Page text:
A US-backed Syrian force closing in on ISIL’s last territorial bastion near the Iraqi border expects a “decisive battle” on Sunday after advancing slowly, a spokesperson said.
Capturing Baghouz, an eastern Syrian village on the bank of the Euphrates River, would cap four years of international efforts to roll back the armed group, but its fighters remain a threat, using guerrilla tactics and holding some desolate land further west.
Thousands of fighters, followers and civilians had retreated to this tiny cluster of hamlets and farmland in Deir Az Zor province as Islamic State of Iraq and the Levant (ISIL or ISIS) territory shrunk and over the last few weeks, they have poured out, holding up the final assault.
The Syrian Democratic Forces (SDF) clashed with ISIL for nearly 18 hours inside Baghouz after removing the remaining civilians and resuming their assault on Friday evening.
“Our forces are advancing at a slow pace to avoid any problems since ISIL mined the area extensively. Thousands of mines are present along the roads in that small patch,” said Marvan Qamishlo, an SDF military media official.
“We expect a decisive battle in the morning,” he told Reuters news agency on a hill overlooking Baghouz.
The remaining fighers are mostly foreigners who are using tunnels to hide and launch surprise attacks against SDF fighters, Qamishlo added.
But even once Banghouz falls, and ISIL suffers what some are calling a “final” territorial defeat, the group and its members will remain a serious threat.
“This isn’t the end of the ISIL at all,” Sami Nader, an analyst for al-Monitor’s Lebanon Pulse told Al Jazeera. “We’ve seen how ISIL and similar groups are thriving in Africa, and I won’t be surprised if these same groups will target civilians, or they will have military operations inside Europe and the US,” Nader added.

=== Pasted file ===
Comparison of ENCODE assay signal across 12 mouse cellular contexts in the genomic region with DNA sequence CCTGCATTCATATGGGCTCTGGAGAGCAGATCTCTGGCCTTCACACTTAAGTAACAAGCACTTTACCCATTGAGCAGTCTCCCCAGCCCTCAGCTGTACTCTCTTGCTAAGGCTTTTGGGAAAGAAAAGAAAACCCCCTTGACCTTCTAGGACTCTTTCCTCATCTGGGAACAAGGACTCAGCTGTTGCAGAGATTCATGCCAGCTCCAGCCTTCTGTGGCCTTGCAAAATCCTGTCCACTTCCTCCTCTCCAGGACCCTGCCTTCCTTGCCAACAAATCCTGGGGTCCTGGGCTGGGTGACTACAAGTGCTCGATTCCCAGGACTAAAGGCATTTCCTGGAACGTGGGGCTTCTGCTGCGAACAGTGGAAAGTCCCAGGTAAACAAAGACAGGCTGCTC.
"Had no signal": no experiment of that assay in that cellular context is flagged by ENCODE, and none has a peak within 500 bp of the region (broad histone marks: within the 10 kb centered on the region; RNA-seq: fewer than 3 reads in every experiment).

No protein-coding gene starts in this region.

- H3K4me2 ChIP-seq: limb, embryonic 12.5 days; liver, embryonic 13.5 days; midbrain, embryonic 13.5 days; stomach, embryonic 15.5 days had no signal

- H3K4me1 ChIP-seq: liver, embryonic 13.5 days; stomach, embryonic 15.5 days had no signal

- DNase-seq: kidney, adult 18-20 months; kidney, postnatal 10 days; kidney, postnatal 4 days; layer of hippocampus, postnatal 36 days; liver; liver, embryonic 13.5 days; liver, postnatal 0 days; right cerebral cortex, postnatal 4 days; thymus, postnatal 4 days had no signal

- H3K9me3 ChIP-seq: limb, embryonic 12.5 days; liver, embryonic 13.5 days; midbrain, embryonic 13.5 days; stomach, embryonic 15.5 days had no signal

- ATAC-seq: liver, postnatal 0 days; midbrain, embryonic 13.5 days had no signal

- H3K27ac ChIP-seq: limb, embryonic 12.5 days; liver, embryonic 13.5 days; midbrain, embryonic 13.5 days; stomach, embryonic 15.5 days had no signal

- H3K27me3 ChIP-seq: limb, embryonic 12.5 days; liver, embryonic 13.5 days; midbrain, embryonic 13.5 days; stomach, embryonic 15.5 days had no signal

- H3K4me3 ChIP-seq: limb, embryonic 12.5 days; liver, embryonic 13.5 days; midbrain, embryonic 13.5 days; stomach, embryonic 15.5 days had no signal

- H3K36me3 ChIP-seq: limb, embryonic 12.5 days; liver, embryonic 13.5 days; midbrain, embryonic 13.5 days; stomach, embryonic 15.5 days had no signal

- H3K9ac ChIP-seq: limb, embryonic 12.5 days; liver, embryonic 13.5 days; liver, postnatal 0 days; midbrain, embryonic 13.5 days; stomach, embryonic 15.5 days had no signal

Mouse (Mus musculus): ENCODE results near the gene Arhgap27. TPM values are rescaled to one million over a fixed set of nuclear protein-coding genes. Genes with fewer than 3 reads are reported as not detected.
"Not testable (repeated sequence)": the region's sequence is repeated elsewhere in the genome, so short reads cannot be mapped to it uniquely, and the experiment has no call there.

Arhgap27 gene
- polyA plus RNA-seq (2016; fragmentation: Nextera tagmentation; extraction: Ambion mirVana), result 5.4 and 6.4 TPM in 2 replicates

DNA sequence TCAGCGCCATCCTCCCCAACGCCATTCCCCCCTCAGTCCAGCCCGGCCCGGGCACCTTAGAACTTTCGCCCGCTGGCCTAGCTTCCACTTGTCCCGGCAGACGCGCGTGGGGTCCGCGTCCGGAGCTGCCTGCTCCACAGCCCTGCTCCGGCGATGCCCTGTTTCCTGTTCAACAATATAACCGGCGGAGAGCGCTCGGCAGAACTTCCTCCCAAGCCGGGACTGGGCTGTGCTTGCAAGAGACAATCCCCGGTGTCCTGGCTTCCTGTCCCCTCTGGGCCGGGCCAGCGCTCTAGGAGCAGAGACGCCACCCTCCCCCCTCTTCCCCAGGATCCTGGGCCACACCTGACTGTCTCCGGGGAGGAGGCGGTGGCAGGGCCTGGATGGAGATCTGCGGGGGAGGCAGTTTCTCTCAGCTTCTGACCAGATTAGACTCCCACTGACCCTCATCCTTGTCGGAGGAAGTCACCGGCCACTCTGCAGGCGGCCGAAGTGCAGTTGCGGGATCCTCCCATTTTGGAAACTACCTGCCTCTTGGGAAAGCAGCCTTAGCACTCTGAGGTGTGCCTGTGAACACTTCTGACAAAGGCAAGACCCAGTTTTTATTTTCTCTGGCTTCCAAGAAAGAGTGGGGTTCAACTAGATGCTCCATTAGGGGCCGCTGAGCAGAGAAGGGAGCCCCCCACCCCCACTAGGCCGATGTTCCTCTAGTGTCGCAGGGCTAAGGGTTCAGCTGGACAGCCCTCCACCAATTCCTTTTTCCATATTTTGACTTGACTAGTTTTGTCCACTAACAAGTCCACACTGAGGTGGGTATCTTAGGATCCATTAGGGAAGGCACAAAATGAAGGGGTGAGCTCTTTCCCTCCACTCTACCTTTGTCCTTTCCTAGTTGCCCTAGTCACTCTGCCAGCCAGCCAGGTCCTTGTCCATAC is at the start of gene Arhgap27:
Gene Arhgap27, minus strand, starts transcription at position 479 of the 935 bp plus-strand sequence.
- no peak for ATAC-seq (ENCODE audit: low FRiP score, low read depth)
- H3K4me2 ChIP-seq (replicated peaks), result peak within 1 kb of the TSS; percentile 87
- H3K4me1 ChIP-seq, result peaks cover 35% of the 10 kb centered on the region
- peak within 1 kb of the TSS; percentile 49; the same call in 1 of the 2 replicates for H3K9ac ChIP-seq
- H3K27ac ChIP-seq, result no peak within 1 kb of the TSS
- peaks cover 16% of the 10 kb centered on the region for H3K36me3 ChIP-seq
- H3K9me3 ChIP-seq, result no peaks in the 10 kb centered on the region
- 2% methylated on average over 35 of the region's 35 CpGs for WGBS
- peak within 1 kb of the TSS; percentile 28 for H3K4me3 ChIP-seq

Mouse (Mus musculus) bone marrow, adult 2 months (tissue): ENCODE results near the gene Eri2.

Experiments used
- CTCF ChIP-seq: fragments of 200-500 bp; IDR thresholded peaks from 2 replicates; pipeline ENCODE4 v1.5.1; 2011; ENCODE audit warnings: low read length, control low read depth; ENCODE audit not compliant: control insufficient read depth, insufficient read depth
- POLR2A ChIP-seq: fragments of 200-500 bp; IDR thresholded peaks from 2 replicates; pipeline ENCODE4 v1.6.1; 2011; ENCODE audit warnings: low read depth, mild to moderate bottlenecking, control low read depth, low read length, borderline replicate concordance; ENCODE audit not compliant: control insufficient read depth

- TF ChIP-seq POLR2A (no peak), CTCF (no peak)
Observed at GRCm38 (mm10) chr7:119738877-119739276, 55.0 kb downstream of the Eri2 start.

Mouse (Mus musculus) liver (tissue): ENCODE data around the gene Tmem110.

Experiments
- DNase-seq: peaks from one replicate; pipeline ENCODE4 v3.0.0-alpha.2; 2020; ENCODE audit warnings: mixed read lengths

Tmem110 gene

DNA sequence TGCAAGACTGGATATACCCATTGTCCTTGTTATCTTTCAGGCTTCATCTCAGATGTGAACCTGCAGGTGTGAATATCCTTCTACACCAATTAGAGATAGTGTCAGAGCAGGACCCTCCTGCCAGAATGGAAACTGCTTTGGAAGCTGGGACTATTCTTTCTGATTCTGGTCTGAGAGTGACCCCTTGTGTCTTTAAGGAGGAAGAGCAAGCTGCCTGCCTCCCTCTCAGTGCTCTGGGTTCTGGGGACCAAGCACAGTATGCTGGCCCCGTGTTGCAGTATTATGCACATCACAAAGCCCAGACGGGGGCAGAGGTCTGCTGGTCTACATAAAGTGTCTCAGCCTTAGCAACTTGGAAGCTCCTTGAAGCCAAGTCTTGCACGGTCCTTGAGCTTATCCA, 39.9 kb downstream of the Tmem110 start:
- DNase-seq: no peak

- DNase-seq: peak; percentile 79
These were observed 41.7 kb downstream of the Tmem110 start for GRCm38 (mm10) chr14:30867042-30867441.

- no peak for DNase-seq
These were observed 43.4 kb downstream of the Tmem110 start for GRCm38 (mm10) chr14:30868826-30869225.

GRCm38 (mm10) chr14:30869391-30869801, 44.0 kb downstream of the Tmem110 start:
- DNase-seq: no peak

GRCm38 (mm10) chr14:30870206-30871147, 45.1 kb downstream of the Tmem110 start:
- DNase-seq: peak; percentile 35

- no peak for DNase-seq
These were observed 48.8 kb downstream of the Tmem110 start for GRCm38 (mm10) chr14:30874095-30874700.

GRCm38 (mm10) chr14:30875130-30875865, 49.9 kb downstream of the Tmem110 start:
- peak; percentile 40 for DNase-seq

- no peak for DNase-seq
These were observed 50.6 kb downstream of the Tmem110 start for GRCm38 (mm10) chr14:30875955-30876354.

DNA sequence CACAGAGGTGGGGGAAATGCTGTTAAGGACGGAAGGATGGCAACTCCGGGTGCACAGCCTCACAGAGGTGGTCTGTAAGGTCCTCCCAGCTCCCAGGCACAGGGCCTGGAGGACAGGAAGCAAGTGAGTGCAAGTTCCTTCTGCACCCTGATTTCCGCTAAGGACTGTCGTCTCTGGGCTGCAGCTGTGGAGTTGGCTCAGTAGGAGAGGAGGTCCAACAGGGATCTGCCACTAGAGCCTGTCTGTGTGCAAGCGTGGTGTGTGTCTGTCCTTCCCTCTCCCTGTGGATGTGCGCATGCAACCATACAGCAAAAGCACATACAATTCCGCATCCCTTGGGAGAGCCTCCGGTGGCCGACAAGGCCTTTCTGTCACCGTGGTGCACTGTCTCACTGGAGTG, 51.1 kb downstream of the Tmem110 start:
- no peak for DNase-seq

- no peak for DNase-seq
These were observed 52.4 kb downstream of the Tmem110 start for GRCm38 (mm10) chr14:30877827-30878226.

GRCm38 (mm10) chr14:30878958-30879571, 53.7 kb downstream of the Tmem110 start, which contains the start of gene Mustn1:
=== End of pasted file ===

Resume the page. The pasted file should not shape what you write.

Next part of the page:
“All the grudges that led to the emergence of this group are still there.”
The evacuees on Friday included wounded men but were mostly women and children. There were Russians, Indonesians, Bosnians, Daghestani, Kazakhs, Egyptians, Syrians, and Iraqis. They dragged along a few belongings and distraught children.
Umm Mohammed, a 38-year-old Syrian, left Baghouz with her three children on Friday but her husband stayed behind in support of ISIL “There are many fighters and families inside,” she told AP news agency. “ISIL is weak only in Baghouz but elsewhere it is expanding and growing.”
The military campaign to uproot the fighters from the eastern banks of the Euphrates River began in September, pushing them down towards this last corner in the village of Baghouz, near the Iraqi border.
The military operation was halted on February 12 as the SDF said a large number of civilians and hostages were holed up in the territory, which sits atop caves and tunnels where they had been hiding.
The remaining speck of ISIL-controlled land in Baghouz village is also along the Euphrates from one side and the desert near the Iraqi border from the other. Thousands of civilians were living in a tent encampment and houses along the riverside.